A significantly large grouping of individuals who perceive themselves to have a common affinity with one another. "For evangelization purposes, a people group is the largest group within which the Gospel can spread as a church planting movement without encountering barriers of understanding or acceptance."
In many parts of the world lack of understandability serves as the main barrier and it is appropriate to define people groups primarily by language with the possibility of sub-divisions based on dialect or cultural variations. Groups defined by language are usually called "ethno-linguistic" people groups.
In other parts of the world, most notably in portions of South Asia, acceptance is a greater barrier than understandability. In these regions, caste, religious tradition, location and common histories, plus language may define the boundaries of each people group. These South Asian groups are often called communities or jati people groups.
Joshua Project uses the terms "people", "people group" and "ethnic people" synonymously. However, others may distinguish between the terms.
“There has been constant debate over the classification of ethnic groups. Membership of an ethnic group tends to be associated with shared cultural heritage, ancestry, history, homeland, language or dialect, the term culture specifically including aspects such as religion, mythology and ritual, cuisine, dressing style, etc. By the nature of the concept, ethnic groups tend to be divided into ethnic subgroups, which may themselves be or not be identified as independent ethnic groups depending on the source consulted.” (From Wikipedia article List of contemporary ethnic groups)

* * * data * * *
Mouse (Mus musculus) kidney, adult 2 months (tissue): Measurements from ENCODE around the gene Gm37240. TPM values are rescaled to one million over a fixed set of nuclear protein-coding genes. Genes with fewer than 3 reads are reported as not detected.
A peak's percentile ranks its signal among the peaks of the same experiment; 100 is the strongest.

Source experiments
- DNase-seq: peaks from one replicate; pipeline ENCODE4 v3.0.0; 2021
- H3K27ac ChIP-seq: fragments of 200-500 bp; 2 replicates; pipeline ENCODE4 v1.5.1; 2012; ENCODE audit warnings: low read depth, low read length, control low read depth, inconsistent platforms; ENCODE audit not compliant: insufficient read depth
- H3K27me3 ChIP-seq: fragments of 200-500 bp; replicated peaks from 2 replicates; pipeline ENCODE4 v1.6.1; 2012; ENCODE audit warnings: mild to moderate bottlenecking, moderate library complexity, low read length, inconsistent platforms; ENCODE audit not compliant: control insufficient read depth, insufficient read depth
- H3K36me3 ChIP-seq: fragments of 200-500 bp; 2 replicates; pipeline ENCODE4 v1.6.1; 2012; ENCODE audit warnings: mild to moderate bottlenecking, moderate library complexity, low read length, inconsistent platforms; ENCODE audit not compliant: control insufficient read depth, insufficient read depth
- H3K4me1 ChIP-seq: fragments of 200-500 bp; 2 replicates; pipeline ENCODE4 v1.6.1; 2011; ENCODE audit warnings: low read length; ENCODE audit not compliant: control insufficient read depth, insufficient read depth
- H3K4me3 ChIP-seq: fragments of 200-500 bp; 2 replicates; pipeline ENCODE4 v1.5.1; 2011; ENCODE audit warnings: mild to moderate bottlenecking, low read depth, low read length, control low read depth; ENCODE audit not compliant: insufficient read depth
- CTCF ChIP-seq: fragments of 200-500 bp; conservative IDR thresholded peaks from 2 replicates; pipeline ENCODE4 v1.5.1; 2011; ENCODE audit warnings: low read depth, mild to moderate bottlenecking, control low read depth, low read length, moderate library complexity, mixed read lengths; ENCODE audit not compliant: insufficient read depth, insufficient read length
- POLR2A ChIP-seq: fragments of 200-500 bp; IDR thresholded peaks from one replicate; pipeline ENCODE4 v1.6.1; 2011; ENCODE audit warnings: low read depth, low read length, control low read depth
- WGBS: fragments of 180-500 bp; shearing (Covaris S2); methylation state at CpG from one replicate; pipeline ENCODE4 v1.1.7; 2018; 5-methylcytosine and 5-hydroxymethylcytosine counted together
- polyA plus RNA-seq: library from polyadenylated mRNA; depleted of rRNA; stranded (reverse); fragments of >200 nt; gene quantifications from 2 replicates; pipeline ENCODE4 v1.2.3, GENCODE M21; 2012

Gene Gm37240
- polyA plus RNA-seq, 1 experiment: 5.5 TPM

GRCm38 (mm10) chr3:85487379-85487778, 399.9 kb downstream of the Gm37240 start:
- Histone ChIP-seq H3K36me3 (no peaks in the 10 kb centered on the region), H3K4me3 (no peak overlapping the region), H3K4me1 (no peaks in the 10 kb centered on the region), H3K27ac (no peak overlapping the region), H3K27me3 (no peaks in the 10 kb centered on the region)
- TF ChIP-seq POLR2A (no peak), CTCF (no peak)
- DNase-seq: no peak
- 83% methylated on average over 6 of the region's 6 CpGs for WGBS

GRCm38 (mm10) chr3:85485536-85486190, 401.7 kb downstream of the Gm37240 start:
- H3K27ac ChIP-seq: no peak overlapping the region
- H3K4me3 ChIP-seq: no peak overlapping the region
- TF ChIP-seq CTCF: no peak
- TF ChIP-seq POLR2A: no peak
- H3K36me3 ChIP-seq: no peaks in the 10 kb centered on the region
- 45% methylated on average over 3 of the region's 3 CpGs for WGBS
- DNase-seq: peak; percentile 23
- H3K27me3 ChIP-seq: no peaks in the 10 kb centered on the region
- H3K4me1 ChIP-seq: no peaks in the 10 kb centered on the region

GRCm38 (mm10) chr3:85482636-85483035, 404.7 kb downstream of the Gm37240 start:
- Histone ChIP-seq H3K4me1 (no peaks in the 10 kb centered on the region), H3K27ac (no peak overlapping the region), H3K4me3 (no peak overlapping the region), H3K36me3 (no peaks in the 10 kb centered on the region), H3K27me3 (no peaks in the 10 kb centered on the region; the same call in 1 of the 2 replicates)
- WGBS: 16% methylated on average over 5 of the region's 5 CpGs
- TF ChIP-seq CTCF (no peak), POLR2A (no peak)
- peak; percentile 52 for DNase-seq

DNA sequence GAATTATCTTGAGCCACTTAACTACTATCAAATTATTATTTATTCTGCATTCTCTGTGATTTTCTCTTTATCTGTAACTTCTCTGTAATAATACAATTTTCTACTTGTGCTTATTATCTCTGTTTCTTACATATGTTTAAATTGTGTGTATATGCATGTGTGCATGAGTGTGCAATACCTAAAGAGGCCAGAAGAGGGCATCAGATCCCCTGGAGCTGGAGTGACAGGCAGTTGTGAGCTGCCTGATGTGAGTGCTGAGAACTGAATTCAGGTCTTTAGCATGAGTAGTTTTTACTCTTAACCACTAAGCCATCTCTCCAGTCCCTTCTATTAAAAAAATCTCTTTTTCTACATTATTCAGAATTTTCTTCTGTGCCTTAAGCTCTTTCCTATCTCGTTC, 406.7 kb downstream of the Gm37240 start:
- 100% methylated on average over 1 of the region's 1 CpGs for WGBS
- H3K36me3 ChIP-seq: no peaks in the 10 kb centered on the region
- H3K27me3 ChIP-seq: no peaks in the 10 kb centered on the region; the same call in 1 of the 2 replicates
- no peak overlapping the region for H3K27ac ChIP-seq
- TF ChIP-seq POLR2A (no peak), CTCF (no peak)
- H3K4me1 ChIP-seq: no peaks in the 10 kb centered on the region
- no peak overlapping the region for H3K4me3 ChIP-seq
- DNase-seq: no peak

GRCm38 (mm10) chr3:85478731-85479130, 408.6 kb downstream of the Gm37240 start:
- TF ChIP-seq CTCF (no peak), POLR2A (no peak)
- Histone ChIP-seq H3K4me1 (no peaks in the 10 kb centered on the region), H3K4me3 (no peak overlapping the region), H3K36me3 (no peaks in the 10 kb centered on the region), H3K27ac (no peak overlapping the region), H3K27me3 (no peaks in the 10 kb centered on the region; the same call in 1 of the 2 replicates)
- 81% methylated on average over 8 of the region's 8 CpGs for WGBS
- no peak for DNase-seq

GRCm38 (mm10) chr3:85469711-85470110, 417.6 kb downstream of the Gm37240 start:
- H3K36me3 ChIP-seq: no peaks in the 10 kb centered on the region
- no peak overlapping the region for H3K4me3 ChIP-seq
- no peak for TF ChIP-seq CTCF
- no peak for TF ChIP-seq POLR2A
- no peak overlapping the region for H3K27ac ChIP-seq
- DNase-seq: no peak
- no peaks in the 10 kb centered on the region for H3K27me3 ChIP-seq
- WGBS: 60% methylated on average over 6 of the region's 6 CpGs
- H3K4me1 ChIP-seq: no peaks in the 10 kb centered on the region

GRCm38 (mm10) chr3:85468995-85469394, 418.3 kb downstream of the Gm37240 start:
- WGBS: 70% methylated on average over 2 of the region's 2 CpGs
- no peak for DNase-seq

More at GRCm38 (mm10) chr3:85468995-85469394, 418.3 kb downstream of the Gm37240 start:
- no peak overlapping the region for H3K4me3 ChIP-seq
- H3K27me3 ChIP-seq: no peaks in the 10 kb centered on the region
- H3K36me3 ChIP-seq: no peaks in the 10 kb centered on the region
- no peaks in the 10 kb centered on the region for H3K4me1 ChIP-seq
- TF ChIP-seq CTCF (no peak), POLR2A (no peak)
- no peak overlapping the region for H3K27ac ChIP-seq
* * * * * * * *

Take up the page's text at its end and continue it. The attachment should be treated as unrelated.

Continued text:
Joshua Project people groups are coded with a unique PeopleID3 value. Often the acronymns PGAC (People Group Across Countries i.e. without considering political boundaries) and PGIC (People Group In Country) are used. For example, there is one Uyghur ethnicity (PGAC), but the Uyghur reside in over 10 countries e.g. the Uyghur in China (PGIC). People group lists have traditionally used PGIC counts.
People groups are the third level of the hierarchical Ethnic Peoples tree.
Source: 1982 Lausanne Committee Chicago meeting, Joshua Project and Wikipedia